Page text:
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10 Must Reads for the CRE Industry Today (January 30, 2019)

The Wall Street Journal looks at how the Fed holding off on rate increases might have negative consequences. Amazon is trying to improve its image in New York City as it prepared to move in, reports The New York Times. These are among today’s must reads from around the commercial real estate industry.

  1. What Could Go Wrong with the Fed on Hold “The first scenario is both the best outcome, and potentially the worst. If the economy slows to its sustainable trend the Fed can keep monetary policy on hold indefinitely. The disparate effects of higher rates in 2018, such as Turkey’s troubles with the strong dollar, the collapse of volatility-related structured products or the slowdown in U.S. housing and car sales, need not be repeated. However, if the economy slows to trend, investors are quite likely to mistake the slowdown for the end of the cycle, and panic.” (Wall Street Journal, subscription required)
  2. Amazon Has a New Strategy to Sway Skeptics in New York “The company offered a few salves to skeptics on Wednesday at a City Council hearing: It will hire public housing residents to work at a new 30-person customer service center and establish a certificate program at LaGuardia Community College to help students gain entry-level technology jobs. The company also announced that it would fund computer science courses at more than 130 New York high schools. But Amazon executives, during their testimony, referred obliquely to the company’s displeasure at the local opposition that has greeted and appeared to entertain the idea of backing away from the deal.” (The New York Times)
  3. The Crucial Real Estate Deal Component Most Investors Miss “If you’re like most real estate investors, you probably receive deal packages from real estate syndicators, also known as sponsors, on a regular basis. Often, these packages contain executive summaries that position the deals as excellent investment opportunities. This should come as no surprise, as the job of the real estate sponsor is to screen out the bad and average deals and only focus on deals that present true opportunity.” (Forbes)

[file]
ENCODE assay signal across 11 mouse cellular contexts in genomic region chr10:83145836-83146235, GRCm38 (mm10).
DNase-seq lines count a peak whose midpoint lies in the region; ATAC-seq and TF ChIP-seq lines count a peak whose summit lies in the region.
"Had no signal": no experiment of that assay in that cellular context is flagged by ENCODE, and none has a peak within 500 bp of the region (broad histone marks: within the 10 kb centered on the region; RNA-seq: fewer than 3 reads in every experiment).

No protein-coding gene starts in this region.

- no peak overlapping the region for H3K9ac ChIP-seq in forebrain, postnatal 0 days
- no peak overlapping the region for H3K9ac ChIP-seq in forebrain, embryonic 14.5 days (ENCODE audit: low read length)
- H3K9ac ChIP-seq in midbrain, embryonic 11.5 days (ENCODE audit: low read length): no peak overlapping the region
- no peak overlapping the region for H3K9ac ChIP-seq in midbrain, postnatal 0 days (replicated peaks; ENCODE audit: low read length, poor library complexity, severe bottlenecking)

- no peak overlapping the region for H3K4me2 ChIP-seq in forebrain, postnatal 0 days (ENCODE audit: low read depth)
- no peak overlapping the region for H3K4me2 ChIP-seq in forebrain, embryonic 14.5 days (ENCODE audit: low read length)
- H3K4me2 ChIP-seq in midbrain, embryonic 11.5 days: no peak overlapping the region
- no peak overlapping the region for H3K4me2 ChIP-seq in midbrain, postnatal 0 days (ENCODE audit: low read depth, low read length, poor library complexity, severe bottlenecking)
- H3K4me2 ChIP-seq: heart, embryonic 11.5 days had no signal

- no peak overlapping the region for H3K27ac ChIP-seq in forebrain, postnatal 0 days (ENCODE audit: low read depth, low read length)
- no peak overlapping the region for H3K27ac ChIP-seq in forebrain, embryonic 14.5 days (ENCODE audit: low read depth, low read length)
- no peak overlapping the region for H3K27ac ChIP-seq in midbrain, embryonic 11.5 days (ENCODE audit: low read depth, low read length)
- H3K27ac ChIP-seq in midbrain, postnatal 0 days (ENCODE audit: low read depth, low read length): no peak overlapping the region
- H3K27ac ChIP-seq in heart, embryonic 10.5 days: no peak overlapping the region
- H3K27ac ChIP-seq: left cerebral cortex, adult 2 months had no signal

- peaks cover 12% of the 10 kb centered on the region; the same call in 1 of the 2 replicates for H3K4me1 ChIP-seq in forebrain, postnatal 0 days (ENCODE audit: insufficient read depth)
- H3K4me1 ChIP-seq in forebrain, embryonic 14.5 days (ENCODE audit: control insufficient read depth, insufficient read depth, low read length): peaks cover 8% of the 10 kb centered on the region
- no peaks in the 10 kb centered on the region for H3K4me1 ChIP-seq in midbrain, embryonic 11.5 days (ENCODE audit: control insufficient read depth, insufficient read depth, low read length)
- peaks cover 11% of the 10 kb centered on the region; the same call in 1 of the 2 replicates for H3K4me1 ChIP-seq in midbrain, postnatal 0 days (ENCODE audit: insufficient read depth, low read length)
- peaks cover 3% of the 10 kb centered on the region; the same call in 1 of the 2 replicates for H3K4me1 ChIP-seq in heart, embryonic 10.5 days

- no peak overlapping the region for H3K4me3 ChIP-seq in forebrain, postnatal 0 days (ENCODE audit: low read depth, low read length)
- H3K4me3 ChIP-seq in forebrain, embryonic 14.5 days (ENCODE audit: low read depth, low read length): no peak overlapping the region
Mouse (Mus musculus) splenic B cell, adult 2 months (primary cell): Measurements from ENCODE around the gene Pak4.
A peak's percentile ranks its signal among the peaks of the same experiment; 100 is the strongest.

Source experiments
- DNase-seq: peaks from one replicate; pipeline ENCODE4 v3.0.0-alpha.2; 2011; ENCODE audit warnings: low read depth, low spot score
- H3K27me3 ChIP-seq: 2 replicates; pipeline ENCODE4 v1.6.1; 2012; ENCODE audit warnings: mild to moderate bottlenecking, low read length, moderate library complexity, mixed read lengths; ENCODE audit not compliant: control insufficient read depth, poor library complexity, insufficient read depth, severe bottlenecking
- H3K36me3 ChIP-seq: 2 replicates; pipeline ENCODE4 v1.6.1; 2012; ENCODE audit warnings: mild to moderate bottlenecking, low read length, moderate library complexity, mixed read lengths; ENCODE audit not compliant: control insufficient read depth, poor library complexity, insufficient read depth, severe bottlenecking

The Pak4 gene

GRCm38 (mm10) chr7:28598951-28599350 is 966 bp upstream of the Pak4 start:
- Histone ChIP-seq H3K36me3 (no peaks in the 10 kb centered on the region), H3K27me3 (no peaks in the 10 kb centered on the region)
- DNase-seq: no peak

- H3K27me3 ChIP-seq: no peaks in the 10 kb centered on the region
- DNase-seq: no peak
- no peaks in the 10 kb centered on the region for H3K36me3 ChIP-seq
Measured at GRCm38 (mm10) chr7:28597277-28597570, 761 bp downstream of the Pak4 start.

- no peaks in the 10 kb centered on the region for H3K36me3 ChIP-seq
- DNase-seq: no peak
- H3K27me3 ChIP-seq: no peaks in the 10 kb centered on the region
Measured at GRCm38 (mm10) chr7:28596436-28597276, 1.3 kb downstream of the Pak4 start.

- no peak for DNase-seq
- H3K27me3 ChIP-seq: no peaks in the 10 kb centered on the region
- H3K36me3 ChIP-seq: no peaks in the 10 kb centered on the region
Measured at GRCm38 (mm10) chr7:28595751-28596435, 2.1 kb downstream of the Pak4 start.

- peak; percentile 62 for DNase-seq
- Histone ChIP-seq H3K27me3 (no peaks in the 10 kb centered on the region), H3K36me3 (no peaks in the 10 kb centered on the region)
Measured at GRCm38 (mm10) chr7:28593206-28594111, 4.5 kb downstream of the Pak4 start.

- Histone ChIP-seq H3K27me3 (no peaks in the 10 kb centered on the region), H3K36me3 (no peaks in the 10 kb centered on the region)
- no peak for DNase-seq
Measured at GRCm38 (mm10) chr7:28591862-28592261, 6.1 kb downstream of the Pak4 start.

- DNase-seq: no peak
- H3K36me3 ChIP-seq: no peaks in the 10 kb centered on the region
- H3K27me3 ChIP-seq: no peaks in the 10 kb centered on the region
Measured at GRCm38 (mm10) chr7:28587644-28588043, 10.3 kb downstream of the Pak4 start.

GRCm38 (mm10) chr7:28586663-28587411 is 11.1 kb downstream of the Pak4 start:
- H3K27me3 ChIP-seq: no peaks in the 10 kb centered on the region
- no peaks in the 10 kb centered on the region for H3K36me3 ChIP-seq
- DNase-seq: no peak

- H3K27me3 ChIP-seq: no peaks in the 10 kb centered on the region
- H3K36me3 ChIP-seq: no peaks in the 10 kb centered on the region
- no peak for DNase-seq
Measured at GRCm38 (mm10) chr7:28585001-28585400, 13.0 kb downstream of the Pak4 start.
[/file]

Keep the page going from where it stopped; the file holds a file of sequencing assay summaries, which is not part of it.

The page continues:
4. Pending Home Sales Drop in December Despite Much Lower Interest Rates “House hunters signed 2.2 percent fewer contracts to buy existing homes in December, according to the National Association of Realtors. These so-called pending sales are a future indicator of closings in one to two months. The Realtors’ pending home sales index was also down a dramatic 9.8 percent compared with December 2017. This marks 12 straight months of annual declines. It is also the lowest December sales reading since 2013.” (CNBC)
  5. Landlords Relish—Or Fear—J.C. Penney Store Closings “No one knows how many stores the struggling J.C. Penney Co. may shut this year. But landlords aren’t waiting around to find out if theirs will be among the closures. Property owners of vibrant malls are already seeking better-paying tenants, while the less successful ones are considering rent cuts or other incentives if they fear a new anchor tenant would be tough to land, landlords and analysts say. Sales have been falling at J.C. Penney, which has more than 860 stores in shopping centers across the U.S. and Puerto Rico.” (Wall Street Journal, subscription required)